About a third of Basecamp employees said they were stepping down after the company that makes productivity software announced new guidelines banning discussions in the workplace about politics.
Jason Fried, CEO of Basecamp, explained the guidelines in a blog post on Monday, describing “social and political discussions” about corporate messaging tools as a “major distraction”. He wrote that the company also prohibits committees, cutting benefits such as a fitness allowance (giving employees the cash value equivalent) and stopping “dwell on previous decisions and think about them.”
Basecamp had 57 employees, including Mr Fried when the announcement was made, according to a staff list on its website. Since then, at least 20 of them have publicly announced that they are planning to resign or have already resigned, according to a New York Times tally. Basecamp did not immediately respond to a request for comment.
Mr Fried and David Hansson, two of Basecamp’s founders, have published several books on work culture, and news about their latest management philosophy has received a mixture of applause and criticism on social media.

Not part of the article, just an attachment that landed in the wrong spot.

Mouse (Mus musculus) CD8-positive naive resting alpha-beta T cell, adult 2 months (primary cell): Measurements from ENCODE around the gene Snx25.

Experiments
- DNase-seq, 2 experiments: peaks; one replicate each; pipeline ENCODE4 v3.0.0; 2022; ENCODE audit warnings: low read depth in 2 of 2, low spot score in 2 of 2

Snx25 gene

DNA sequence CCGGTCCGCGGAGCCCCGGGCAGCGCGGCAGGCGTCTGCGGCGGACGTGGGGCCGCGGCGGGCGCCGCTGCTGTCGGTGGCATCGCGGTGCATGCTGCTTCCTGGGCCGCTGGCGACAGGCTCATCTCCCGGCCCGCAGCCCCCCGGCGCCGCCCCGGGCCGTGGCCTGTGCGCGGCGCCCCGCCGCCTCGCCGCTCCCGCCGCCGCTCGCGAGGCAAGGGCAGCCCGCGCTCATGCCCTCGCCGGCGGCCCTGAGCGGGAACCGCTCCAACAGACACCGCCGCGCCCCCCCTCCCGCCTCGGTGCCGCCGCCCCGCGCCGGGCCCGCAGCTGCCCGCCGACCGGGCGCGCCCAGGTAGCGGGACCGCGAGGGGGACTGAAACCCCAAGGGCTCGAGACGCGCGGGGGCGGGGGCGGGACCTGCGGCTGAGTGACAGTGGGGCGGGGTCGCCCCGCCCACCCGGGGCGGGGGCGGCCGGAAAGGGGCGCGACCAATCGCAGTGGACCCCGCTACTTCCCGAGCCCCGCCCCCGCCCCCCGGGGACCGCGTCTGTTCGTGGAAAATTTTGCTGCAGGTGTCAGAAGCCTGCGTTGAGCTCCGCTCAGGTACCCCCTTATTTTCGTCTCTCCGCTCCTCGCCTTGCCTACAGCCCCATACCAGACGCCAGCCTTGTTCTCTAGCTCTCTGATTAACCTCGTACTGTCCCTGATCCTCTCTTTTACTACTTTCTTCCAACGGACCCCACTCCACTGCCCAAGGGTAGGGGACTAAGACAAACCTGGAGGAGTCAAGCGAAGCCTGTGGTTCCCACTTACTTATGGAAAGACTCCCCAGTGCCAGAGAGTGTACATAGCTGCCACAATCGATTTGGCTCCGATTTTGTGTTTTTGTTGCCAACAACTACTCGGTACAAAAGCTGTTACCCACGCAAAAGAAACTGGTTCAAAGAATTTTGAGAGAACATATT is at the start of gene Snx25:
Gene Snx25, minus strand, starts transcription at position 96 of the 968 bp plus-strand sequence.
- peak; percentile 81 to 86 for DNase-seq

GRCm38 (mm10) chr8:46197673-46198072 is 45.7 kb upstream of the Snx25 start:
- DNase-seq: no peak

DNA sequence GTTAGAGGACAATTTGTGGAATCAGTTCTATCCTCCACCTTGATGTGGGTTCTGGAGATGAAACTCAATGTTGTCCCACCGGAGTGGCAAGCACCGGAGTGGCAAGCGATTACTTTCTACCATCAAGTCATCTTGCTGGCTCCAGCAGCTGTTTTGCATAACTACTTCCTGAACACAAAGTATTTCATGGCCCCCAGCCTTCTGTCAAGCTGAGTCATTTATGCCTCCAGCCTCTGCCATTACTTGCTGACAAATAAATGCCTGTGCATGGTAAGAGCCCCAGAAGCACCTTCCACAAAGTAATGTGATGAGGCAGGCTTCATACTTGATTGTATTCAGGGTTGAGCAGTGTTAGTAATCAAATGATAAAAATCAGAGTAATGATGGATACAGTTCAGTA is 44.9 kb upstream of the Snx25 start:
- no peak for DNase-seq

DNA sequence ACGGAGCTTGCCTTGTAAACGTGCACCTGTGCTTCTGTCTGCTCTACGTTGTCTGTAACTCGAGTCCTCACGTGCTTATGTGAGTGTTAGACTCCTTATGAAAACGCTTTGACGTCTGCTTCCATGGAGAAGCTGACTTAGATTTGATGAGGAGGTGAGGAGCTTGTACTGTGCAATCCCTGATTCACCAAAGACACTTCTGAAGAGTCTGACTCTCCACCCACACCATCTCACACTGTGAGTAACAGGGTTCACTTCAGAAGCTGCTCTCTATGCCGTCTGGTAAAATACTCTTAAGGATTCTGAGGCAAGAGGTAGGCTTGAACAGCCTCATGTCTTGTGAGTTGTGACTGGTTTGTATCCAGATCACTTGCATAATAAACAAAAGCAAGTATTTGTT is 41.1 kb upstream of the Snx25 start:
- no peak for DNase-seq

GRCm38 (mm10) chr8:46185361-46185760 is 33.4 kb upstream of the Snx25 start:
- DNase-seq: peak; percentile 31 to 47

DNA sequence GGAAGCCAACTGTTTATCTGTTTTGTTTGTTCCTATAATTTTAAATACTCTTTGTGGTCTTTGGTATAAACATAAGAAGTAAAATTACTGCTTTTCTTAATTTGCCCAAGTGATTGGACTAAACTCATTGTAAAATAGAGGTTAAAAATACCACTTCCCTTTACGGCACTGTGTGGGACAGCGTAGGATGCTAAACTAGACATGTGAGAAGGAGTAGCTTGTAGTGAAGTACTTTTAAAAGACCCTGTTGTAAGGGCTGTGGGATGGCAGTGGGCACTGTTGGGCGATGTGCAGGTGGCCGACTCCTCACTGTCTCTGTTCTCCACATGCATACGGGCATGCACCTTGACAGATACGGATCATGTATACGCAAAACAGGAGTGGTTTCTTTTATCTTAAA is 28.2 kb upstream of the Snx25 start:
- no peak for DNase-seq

After the Platformer newsletter published details of a dispute within the company that contributed to the decision to ban political talks, Hansson wrote in another blog post that Basecamp employees who disagreed with the founders would receive a severance payment of up to six Months offered a choice.
“We are committed to a deeply controversial stance,” wrote Hansson, Basecamp’s chief technology officer. “Some employees are relieved, others are angry, and that describes much of the public debate about it.”
Coinbase, a start-up that enables people to buy and sell cryptocurrencies, announced a similar ban last year, with a similar offer to give severance pay to employees who disagreed. The company said 60 of its employees had resigned, around 5 percent of its workforce.